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Letter from the Editors
Michelle Thorne, Chris Adams and Carrie Hou

Solarpunk and Hope

We Don’t Have the Right: A Decolonized Approach to Innovation
Shayna Robinson

Artefacts from Hopeful Futures
Decentralizing Digital: Loraine Clarke, Babitha George, Romit Raj, Jon Rogers, Neha Singh, Martin Skelly and Pete Thomas

Decentralising Digital: Yuvraj Jha

Fossil-Free Futures

We Need a Fossil-Free Internet by 2030
Chris Adams

Tech4Bad: When Do We Say No?
Ian Brooks MBCS, Minna Laurell Thorslund, Aksel Biørn-Hansen, Elena Somova

Tackling Adtech and Climate Misinformation

Open Letter: Tackling the Threat of Climate Misinformation and Disinformation
Climate Disinformation Coalition

Carbon Footprint of Unwanted Data-Use by Smartphones
CE Delft

Cabin: A Privacy-Preserving, Carbon-Aware Web Analytics Program

Tech Workers Take A Stand

How a Tech Worker Fought Back from Being Fired as a Union Organiser
Clarissa Redwine

The Handbook Every Worker in Tech Needs to Read
Ifeoma Ozoma

What We Can Do Better: Managing Change in Businesses
Cathleen Berger

Sustainable Web Craft

Green Tech: What Solutions Are Being Advocated?
Anne Currie

Beyond Single-Dimensional Metrics for Digital Sustainability
Abhishek Gupta

Green Software Development Is The Only Software Development We Need

Luis Cruz

Climate Action and Net-Zero Ambition: Best Practices for Small and Medium Enterprises?
Cathleen Berger, Chris Hartgerink, Indré Blauzdžiūnaitė, and Vineeta Greenwood

Climate Justice and Solidarity

Climate Colonialism and the EU’s Green Deal
Myriam Douo

Climate Justice as a Core Competency among Internet Practitioners
Michelle Thorne and Chris Adams

A Beginner’s Guide to Climate Justice in Tech
Richard Kim

Intercitizenship and Solidarity-Driven Business
Andres Colmenares

About Branch

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Green Software Development Is The Only Software Development We Need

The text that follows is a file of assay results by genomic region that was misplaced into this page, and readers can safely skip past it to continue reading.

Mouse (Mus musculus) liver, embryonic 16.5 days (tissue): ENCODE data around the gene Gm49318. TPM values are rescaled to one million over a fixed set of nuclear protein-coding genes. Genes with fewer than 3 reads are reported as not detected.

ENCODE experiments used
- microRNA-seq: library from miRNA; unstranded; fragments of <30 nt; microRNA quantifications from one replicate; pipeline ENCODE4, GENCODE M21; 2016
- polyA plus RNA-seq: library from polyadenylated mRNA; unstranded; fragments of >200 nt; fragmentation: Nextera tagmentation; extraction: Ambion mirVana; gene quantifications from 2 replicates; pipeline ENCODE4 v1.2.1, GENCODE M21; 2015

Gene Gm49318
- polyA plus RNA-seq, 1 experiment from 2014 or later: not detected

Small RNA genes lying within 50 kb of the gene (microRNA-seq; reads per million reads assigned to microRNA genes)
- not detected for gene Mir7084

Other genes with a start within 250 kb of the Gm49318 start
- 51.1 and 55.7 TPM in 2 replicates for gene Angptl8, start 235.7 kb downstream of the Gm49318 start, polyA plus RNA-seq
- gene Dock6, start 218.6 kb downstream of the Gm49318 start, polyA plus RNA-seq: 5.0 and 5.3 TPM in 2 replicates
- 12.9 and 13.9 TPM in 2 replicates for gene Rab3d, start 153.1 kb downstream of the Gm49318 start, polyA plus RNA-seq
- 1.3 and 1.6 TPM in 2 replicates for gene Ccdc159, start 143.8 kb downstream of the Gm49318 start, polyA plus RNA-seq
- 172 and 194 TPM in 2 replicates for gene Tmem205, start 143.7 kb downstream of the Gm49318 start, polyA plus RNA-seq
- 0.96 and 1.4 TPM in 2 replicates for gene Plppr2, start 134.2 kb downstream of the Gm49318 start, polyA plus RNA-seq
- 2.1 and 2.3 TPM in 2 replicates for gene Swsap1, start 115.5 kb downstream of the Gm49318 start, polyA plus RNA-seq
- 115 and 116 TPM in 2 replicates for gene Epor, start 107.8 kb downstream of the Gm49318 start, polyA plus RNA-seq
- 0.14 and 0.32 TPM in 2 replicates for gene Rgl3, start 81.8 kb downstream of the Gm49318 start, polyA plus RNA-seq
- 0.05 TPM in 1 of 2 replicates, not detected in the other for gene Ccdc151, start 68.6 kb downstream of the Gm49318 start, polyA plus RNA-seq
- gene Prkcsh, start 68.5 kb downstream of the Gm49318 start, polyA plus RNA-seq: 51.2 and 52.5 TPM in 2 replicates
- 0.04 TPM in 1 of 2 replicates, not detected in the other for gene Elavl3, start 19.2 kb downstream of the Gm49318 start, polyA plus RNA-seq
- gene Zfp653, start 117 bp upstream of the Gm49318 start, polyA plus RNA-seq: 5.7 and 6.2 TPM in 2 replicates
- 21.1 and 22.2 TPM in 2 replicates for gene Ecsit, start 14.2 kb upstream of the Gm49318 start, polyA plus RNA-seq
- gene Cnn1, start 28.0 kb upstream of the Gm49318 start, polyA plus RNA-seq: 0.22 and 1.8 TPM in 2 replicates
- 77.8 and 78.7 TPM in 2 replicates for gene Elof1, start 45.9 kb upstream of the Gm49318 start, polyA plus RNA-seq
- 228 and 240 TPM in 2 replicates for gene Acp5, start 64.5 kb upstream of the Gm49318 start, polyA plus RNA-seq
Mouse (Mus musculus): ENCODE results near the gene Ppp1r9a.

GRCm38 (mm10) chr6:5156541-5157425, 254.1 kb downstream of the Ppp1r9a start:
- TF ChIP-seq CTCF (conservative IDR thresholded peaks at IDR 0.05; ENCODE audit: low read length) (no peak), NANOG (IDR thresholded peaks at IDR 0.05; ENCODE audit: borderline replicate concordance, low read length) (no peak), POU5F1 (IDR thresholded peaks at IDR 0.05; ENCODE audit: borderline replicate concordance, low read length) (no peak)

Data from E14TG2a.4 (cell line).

Education plays an important role in leading the upcoming green digital transition. Soon, being green-literate will be quintessential to the development of software systems at any scale. Join the group of innovators of this green transition and get started in measuring the energy consumption of software applications.

Developing green software is the new tech skill that is becoming more and more important. The ambition to achieve climate neutrality is being set by many public- and private-sector leaders and it is clear that the tech sector has an important role to play here. Soon, every tech company will have to embrace the green digital transition and ensure that energy-efficient software is an essential part of this transition. This article helps developers and computer scientists, as well as the code curious, learn how to measure the energy efficiency of software running on their machine and understand how that fits into an emerging green software development practice.

Animation with important steps for a seamless green transition
If we have more developers curious about measuring green software development, eventually green IT will be the norm.

Before we are able to normalise green software, we need everyone to be able to speak greenish. We will never get there if our engineers, scientists, designers, marketers, and so on are not knowledgeable about the foundations of energy and carbon efficiency. If everyone is able to measure and interpret energy data from their software, energy efficiency will be inherently considered in software development activities. As usual, education is key.

Nevertheless, for a long time, energy efficiency and sustainability were never really part of the curriculum of computer science programmes at universities. The only thing that can somehow resemble energy efficiency is performance: students usually show a natural satisfaction in making their code execute in the least possible time. Unfortunately, this enthusiasm of students about making the code more time-efficient is not observed for energy efficiency. Although students are usually interested in learning about the sustainability of software engineering, there is a steep learning curve that needs to be overcome. As opposed to analysing and measuring time, which is simple and accessible, energy data is everything but that.

In that sense, we need to give it a little push before we can have everyone fluent in “greenish”. Hence, universities are pioneering new courses on sustainable software engineering. That’s the case of the Delft University of Technology, which will have its first course on software sustainability already starting in this academic year1. It will cover topics such as green AI, carbon-aware computing, energy-efficient mobile development, and so on.

But of course, the change cannot only happen with the new generation of tech developers. We need to embrace the green digital transformation at all levels. Tech professionals are already used to constantly re-educating themselves on the latest new tool or technique. Unfortunately, there is not a lot of content when it comes to the development of energy-efficient software applications. We need more tutorials, discussions, data, tools, and ideas!

Where do we start?